NOT WITHOUT PROBLEMS
There is trouble in paradise, as it happens. The weather is warmer than it should be this time of year (and maybe that’s going to keep happening), and with that the aphids aren’t receding into hiding. They are all over the Russian kale.
We deal with this a few ways. One is that we use a soapy water solution. So far it’s had success, but is a challenge with rain, and we are finding that we have to spray under each leaf to coat it and discourage the aphids.
The best solution is for the cold to come. If only.
We do salvage the harvested leaves by submerging them in water and letting them float for several minutes. Possibly 2-3 times in a row. And then a semi-thorough inspection – whatever you’re comfortable with.
And CATERPILLARS are definitely eating their fair share. We don’t nearly have the slug/snail problem that we used to ever since I started manually evicting them – the population has not recovered.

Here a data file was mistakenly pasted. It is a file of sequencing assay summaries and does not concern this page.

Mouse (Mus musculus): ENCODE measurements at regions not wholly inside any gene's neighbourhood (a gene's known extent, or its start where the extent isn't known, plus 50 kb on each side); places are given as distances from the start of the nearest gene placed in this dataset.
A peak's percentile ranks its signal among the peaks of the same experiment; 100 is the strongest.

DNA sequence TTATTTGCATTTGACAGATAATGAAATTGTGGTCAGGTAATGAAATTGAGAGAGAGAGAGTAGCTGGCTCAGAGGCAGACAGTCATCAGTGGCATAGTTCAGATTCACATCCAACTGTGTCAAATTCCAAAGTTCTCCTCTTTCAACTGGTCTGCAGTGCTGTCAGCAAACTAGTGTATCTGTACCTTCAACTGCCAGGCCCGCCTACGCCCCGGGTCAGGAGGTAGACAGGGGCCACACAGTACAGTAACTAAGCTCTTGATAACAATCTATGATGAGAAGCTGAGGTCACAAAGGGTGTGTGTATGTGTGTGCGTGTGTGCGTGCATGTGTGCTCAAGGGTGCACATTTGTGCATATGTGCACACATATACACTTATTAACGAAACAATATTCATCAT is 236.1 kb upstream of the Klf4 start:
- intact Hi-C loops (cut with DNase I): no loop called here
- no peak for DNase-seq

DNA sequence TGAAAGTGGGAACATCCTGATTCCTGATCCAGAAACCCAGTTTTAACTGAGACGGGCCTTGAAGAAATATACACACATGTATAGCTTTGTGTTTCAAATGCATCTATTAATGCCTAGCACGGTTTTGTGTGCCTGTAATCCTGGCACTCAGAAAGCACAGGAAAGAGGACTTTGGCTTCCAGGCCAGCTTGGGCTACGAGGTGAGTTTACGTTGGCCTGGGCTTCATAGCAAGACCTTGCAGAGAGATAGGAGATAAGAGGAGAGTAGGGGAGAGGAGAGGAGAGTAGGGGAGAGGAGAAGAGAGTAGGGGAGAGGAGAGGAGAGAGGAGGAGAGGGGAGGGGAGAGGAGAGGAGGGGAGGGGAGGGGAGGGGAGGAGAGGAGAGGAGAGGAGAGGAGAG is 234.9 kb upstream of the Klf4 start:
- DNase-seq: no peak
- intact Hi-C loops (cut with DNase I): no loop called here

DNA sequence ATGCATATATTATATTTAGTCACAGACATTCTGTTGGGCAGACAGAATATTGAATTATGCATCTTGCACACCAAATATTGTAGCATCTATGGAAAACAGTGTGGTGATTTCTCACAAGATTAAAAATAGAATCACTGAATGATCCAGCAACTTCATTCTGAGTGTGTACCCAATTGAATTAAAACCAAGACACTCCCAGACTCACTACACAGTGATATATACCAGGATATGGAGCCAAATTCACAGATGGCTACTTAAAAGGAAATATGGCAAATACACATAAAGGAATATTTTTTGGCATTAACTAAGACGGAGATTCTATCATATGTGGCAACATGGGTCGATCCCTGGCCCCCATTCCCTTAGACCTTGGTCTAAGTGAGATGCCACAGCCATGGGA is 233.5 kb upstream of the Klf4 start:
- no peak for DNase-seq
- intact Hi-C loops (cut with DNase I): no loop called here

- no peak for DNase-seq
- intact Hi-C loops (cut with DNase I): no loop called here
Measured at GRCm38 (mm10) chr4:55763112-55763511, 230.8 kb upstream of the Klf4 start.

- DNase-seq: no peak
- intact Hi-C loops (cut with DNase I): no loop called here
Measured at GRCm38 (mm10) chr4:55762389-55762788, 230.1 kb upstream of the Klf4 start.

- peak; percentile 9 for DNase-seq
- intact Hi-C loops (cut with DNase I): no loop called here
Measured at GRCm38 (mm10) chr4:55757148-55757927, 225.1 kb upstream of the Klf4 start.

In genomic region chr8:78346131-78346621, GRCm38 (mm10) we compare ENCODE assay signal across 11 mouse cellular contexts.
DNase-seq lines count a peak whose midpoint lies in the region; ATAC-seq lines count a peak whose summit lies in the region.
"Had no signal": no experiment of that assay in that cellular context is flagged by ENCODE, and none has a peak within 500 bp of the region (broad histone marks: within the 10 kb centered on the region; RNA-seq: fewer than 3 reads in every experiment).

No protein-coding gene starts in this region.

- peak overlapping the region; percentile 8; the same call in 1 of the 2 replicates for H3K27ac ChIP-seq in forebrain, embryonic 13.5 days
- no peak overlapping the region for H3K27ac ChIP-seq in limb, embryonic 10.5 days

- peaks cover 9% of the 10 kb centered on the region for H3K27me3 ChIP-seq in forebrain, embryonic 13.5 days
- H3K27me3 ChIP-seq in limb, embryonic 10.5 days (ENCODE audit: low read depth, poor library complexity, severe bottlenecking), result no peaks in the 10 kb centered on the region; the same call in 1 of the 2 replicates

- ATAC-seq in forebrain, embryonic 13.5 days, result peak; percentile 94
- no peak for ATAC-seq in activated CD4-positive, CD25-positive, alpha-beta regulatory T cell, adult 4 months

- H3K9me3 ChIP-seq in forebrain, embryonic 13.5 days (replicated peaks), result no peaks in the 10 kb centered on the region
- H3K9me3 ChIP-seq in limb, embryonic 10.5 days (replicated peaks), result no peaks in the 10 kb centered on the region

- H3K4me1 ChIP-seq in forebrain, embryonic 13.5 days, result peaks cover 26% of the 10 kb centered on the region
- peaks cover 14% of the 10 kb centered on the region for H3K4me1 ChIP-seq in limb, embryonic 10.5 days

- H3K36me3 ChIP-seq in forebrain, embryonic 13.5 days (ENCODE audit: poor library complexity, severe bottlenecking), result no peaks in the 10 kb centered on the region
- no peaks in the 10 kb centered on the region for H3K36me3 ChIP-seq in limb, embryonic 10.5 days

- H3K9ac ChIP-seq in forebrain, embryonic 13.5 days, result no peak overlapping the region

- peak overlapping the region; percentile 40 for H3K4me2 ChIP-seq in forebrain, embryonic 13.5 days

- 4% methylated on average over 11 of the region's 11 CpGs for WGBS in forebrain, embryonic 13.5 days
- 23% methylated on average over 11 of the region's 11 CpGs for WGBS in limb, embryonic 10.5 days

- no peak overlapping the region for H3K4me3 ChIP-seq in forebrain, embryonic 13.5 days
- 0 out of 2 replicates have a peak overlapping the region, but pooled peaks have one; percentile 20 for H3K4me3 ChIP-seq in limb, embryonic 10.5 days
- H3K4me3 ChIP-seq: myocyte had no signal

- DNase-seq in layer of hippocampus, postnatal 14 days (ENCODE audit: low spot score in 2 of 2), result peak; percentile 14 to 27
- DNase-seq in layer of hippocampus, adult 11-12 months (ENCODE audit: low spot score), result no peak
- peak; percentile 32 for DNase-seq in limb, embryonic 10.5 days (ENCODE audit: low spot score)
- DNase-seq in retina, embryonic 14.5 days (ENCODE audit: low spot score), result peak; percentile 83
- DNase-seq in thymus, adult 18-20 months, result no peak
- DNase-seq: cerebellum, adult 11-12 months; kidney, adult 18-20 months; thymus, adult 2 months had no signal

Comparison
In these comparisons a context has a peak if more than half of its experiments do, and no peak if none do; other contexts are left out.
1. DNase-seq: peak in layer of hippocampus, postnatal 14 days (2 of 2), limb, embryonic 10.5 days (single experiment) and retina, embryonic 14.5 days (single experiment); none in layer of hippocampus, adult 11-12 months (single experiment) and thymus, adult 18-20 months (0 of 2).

a caterpillar decimated a cauliflower plant:
And this guy:
We haven’t looked into sprays to handle this (and honestly don’t really want to). Since it’s a homestead operation, we opt for manual removal. Finding them in action is the tricky part. Searching under the leaves is helpful, and stirring the understory at ground level is useful.
At the end of the day there is plenty to go around, and having a few sacrificial leaves and/or plants is one way to protect the others.